If most can agree the definition of “lite” is a product containing less of an ingredient than another product of its same kind, then this moniker is fair: Peter and the Startcatcher is musical theatre lite.
Fans of this site might find that a tad disappointing.
But make no mistake, Drury Lane Theatre’s current production of the 2012 five-time Tony winner, billed as a musical play for its three songs by Wayne Barker, is terrific, professional, prime time theatre. The show is just 10-12 songs from being a full-fledged musical.
This grownup’s prequel to Peter Pan, based on the best-selling novel by Dave Barry and Ridley Pearson answers the century-old question: How did J.M. Barrie‘s Peter Pan become the boy who never grew up?
The origin story of one of popular culture’s most beloved characters follows the shared adventure of “Boy” and his adventurous 13-year-old friend Molly, a Starcatcher apprentice separated from her father, as they take to the high seas and work to overcome Black Stache and his band of pirates to keep the world safe from evil.
Along the way, the audience learns that a Starcatcher is an individual appointed by her majesty, the Queen of England, (God, save her) to dispose of starstuff so people with evil intentions are unable to use it—starstuff being the dust that falls from shooting stars and possessing incredibly magical properties.
Presented in a storytelling theatrical approach, whereby the storytellers assume various characters, Peter and the Starcatcher is truly an ensemble-requiring production. Nods to this team of fantastic actors: Zack Colonna, Jeff Dumas, Rhett Guter (who is also the show’s choreographer), John Keating, Aaron Kirby, Jake Klinkhammer, Andrew Mueller, Brandon Springman and Rod Thomas.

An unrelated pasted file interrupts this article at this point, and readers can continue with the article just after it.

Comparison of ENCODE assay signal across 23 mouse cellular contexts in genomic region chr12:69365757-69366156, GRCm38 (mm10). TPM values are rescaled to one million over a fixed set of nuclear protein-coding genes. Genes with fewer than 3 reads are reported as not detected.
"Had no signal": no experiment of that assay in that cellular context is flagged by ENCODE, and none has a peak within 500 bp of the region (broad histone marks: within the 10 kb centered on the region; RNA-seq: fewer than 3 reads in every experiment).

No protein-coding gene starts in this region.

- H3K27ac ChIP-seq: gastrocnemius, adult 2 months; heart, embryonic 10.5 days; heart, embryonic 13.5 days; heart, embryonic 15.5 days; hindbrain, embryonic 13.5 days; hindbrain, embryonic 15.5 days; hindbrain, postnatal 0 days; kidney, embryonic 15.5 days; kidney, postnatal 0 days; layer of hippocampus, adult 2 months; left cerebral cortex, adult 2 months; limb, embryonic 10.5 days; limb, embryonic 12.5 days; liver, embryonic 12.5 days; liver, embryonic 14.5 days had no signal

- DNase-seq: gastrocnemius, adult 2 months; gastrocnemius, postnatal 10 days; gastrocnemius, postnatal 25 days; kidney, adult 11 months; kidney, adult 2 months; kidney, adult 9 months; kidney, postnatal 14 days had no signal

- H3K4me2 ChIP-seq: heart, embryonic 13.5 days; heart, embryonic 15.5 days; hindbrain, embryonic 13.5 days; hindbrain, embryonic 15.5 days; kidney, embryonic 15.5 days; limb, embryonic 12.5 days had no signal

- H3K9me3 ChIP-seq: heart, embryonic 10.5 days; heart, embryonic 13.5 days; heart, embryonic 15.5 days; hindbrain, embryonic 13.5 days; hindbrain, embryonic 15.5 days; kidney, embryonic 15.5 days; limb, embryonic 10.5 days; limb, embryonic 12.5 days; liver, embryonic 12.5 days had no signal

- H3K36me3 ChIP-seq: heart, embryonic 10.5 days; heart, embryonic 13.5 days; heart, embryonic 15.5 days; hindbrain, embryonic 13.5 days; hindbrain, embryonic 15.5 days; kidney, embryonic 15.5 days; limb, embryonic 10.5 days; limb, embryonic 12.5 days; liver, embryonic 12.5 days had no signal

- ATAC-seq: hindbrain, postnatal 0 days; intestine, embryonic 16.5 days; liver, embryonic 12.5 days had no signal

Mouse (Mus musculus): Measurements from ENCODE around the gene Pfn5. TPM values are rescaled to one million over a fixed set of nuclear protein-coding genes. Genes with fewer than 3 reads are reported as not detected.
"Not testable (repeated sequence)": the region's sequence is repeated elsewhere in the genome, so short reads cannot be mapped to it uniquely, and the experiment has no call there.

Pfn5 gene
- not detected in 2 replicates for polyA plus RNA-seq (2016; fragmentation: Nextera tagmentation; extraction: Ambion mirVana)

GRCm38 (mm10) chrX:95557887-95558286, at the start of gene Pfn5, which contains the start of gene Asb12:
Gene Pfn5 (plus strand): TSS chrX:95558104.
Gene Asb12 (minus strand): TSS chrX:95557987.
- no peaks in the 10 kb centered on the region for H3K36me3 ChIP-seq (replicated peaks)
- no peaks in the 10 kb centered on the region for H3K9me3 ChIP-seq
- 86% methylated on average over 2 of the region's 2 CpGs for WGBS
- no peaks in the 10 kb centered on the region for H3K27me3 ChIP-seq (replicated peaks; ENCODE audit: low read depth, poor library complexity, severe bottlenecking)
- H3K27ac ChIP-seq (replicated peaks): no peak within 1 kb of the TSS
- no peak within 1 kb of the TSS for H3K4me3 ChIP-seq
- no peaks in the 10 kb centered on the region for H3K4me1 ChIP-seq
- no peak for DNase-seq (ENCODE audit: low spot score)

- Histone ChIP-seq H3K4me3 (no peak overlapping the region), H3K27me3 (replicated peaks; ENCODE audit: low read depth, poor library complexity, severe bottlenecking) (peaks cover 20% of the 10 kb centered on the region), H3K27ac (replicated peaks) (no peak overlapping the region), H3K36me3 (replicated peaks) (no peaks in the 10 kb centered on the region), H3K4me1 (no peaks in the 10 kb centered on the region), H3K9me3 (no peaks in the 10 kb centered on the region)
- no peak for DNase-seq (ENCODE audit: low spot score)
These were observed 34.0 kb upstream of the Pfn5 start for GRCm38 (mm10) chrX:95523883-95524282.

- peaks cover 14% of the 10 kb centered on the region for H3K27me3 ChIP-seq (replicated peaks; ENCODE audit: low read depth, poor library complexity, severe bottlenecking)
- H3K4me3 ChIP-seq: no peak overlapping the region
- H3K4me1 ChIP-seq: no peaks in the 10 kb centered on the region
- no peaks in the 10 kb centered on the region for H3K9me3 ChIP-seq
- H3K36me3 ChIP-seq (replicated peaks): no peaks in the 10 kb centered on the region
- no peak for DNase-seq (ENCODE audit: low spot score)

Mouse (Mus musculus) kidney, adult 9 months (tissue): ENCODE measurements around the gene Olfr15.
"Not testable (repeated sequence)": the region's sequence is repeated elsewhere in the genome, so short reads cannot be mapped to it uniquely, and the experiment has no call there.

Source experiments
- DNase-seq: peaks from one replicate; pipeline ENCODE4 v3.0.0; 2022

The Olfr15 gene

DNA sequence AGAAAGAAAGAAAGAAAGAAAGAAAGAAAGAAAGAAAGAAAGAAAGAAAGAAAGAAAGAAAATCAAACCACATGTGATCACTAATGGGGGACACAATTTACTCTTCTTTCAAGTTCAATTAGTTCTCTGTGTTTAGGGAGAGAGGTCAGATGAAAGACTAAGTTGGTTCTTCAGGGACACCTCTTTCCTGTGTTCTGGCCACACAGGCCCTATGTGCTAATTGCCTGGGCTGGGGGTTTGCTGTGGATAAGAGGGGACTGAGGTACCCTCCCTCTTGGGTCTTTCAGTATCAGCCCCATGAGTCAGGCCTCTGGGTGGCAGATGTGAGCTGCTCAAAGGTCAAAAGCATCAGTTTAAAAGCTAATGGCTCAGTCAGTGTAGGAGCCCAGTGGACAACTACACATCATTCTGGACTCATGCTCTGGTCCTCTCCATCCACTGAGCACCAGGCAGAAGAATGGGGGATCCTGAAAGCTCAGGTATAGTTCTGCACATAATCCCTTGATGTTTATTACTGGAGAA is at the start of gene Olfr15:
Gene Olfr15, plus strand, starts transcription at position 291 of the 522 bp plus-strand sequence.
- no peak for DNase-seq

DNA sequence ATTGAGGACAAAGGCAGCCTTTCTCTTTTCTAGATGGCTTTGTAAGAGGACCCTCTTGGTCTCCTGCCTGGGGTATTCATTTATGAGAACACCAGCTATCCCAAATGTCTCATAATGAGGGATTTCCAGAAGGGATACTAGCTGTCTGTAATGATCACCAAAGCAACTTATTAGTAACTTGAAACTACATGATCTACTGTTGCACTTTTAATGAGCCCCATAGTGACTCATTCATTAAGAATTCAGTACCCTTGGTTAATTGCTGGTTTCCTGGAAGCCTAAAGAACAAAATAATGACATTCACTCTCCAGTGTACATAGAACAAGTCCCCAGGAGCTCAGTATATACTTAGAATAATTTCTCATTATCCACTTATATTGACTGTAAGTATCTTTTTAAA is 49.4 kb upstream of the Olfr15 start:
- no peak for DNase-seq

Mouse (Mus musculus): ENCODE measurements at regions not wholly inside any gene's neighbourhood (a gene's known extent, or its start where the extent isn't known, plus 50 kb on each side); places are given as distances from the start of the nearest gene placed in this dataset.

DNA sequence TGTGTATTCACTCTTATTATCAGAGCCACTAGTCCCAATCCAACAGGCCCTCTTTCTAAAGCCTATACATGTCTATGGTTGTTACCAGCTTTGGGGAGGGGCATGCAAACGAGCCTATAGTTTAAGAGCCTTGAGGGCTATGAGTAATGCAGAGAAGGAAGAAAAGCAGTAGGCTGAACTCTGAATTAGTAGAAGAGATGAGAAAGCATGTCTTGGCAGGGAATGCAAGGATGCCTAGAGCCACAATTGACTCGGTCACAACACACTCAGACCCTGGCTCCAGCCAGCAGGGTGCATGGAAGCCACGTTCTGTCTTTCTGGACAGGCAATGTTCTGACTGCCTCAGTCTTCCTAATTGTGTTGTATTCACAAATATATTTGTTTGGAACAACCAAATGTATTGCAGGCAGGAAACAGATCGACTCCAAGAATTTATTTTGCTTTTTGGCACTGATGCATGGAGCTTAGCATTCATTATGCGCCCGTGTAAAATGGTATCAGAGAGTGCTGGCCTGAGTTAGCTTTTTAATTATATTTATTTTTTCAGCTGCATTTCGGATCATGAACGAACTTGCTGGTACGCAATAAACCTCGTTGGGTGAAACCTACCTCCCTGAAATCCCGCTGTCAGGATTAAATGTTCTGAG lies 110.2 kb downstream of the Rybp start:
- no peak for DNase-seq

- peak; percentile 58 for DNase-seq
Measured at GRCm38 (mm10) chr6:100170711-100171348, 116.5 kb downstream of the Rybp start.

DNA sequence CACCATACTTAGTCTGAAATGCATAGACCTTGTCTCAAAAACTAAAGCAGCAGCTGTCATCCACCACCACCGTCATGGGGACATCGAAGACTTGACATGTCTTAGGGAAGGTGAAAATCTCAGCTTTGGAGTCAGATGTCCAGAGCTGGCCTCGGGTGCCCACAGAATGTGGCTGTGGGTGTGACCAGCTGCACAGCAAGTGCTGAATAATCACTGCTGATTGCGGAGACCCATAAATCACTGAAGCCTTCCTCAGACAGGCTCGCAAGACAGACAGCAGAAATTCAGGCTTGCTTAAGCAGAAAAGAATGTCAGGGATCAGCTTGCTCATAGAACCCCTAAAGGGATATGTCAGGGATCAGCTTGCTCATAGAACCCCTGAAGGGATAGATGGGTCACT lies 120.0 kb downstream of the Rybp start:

That said, Emma Rosenthal as Molly particularly shines as the tough Starcatcher-in-training with just enough femininity to keep the burgeoning young love flame burning. Caleb Donohoe is a dashing and sincere as the boy who becomes Peter Pan; his performance allows patrons to feel the legitimate push and pull between never growing up and having to grow up, thereby allowing all in the audience to relive their adolescences again, if only (thankfully) for a short while.
Making the absolute most out of one of the best comic stage roles imaginable is Matt Mueller. His anachronism-dropping, malaprop-laden Black Stache, the melodramatic pirate villain who ultimately becomes Captain Hook, is truly the very model of a modern Major-General. If only he had a song.
Therein lies the real rub with Peter and the Starcatcher. It is the perfect book (by Rick Elice) to be made into a musical. Except that it’s not.
The hilarious second act opening, “The Mermaid Song,” one of the show’s unquestioned highlights, is but a tease to musical theatre lovers. And, for this reviewer, the tease draws focus to what this show could be, rather than what it is.
But what it is still makes for a terrific night of live entertainment. Patrons are advised to check it out.